TO GRADE IT; YOU MUST BE ABLE TO SEE IT!
Many web sites offer good scans of the material they offer for sale. Some do not scan the back of a note; which makes it totally impossible for you to see and grade the note for yourself. It is totally and completely impossible to get a "feel" for what the note may grade by looking at the front only. In the alternative, ask for a reverse scan of any note you are considering purchasing. Most dealers and owners of web sites will gladly provide one upon request. Scans produced for this web site are as sharp and clear as any you will see. Many times, a high resolution scan may make a given note look worse than it really is; as paper imperfections or the like which cannot be seen with the human eye will appear. The color may seem distorted. The trim may seem to be a bit "off". A scan can give the appearance that the note is trimmed a bit poorly; whereas, if one was actually holding the note, it would not be noticeable. A note which looks good in a scan on this web site will blow you away when you actually see it. If you cannot read the printer or engraver's name on a note presented upon any given web site; you can not see what you need to see!
The grading discrepancies which exist
in the current market are broad; wherein one person's "Extremely Fine"
may in reality grade "Very Fine" to "Fine". You may rest assured that
purchasing a note at an Extremely Fine price which actually grades Very Fine to Fine is no
bargain. To utilize the current Confederate note arena as an example;
the above difference in assigned grade may represent hundreds or even
thousands of dollars with regard to an ever growing number of issues. While the grading services do a good job, one must remember that this grade is merely another person's opinion. That person may have hundreds upon hundreds of notes to grade that day. Anything from Federal (a vast arena), Foreign, Confederate, Military Payment Certificates, Obsoletes, Bonds, and on it goes. Nor do we know how long the person grading the note employed at the grading service has been at this. The grading services are quite proficient at detecting repairs; (we possess the same UV and other equipment they utilize) nonetheless, the note you see housed in the grading service holder was graded by another person, with his/her own opinion. Even more importantly, the grading services grade from a technical perspective only. This is incredibly important; as no mention of eye appeal is made....and rightfully so (See "Eye Appeal"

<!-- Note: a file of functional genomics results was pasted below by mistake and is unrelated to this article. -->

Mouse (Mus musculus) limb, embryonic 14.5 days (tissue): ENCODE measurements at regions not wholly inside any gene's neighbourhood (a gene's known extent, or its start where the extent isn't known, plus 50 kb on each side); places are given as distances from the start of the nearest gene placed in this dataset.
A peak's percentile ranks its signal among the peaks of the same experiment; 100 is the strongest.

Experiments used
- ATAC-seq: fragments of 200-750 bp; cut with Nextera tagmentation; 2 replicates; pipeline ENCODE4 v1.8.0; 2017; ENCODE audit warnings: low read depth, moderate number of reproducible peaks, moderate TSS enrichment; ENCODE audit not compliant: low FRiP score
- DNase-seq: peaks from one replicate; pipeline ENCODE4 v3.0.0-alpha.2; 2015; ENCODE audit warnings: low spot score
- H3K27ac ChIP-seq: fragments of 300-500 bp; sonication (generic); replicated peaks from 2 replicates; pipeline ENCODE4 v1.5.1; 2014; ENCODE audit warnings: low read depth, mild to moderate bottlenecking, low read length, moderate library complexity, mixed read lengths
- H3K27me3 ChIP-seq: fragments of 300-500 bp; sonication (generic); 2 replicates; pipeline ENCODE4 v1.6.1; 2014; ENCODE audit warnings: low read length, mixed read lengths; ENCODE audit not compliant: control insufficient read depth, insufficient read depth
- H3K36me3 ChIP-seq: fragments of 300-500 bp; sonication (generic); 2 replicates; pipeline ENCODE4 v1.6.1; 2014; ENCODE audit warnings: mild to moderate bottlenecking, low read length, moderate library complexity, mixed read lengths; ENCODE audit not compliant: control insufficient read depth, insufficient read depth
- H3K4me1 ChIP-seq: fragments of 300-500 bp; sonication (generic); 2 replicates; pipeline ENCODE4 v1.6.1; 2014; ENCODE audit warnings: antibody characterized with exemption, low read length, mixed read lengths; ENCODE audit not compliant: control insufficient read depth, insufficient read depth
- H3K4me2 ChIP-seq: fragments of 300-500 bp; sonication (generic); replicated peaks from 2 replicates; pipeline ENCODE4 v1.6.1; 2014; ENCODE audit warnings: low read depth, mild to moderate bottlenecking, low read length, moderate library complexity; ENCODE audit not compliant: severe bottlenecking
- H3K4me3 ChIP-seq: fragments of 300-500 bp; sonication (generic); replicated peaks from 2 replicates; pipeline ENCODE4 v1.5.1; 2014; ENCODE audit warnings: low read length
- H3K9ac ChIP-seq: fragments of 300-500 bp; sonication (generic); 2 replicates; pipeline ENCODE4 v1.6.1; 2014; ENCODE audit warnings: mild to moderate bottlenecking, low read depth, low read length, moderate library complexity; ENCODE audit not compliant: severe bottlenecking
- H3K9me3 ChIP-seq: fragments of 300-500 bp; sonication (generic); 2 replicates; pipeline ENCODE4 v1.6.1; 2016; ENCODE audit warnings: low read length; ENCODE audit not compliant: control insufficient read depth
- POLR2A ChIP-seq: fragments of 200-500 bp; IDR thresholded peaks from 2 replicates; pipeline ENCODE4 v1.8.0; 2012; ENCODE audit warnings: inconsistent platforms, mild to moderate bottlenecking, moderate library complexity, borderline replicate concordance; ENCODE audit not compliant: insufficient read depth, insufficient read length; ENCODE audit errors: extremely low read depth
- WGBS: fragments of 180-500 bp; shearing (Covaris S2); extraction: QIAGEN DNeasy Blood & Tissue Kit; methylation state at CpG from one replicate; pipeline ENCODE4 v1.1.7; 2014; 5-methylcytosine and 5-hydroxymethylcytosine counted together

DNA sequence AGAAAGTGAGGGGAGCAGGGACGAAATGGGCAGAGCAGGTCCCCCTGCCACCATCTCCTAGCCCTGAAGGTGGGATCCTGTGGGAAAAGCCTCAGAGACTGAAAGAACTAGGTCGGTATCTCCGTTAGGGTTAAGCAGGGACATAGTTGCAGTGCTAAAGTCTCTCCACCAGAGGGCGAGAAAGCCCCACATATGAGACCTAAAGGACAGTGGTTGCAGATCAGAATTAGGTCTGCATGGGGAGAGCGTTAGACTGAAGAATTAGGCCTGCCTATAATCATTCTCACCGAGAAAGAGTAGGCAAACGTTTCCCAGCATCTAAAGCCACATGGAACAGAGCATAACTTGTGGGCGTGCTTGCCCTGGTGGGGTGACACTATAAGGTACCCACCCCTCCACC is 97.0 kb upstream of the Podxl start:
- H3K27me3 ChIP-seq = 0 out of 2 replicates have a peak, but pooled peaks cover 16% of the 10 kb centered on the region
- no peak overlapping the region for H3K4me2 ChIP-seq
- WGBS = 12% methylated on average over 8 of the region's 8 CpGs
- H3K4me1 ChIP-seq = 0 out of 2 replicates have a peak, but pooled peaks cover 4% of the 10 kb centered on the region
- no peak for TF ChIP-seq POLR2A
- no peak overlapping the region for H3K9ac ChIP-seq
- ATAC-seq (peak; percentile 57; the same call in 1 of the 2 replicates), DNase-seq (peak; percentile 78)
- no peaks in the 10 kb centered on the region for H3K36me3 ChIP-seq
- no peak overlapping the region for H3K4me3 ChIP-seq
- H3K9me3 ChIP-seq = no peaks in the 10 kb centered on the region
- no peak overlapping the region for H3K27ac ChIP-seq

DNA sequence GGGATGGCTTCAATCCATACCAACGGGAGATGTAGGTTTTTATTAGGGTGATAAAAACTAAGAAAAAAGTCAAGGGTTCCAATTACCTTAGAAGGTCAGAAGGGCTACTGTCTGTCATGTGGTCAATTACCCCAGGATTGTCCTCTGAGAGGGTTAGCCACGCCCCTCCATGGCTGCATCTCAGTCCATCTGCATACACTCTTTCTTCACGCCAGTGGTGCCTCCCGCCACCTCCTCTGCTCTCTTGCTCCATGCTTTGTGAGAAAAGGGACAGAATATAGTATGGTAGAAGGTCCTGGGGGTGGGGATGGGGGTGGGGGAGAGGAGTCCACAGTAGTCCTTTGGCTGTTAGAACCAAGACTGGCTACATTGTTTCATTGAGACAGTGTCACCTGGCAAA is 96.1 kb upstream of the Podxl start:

below). This is not an attempt to "bash" the grading services. Given the sheer volume and variety of notes, bonds, etc. which they are under tremendous pressure to get graded and "out" on any given day, they do a good job, the majority of the time.
As more collectors enter the market; given the limited supply of many
CSA issues, the temptation is strong to "nudge" a given note
upward one-half or even a whole grade.
This is not to say that most dealers over grade.... such is not the
case. Most dealers we know attempt to honestly and accurately describe
and grade their material. "Grade inflation" is much more pronounced
at some online auction sites than at an actual paper money show or website.
Grading is not a definitive science. There will always be differences
of opinion as to the proper grade a given note should be assigned; however,
as one's knowledge of proper grading techniques increases, these differences
Unlike coins, wherein the major problem with
grading seems to be located at the high end of the spectrum, most CSA
and obsolete currency grading questions lie within the mid-grade to higher
mid-grade notes, i.e. Fine+ to Extra Fine. While it may be most difficult
to discern the difference in a Mint State-66 and a Mint State-67 Morgan
silver dollar; it certainly isn't difficult to determine if an 1861 Confederate
T-5 is Gem New 65 or Choice Uncirculated 61. Many factors must be considered
before one decides to purchase a particular note - depending upon the individual collector. Color, clarity, cut (CSA
and other early notes were trimmed from sheets by hand); body, crispness,
paper quality...aged or toned, and overall wear to name a few. Does
the note have problems? Is it stained, soiled, spotted, frayed, chinked,
torn or filled with pinholes? In an attempt to control inflation, the Central Government of the
Confederacy passed legislation from time to time to induce redemption
of various CSA issues; is the the note cancelled, thereby indicating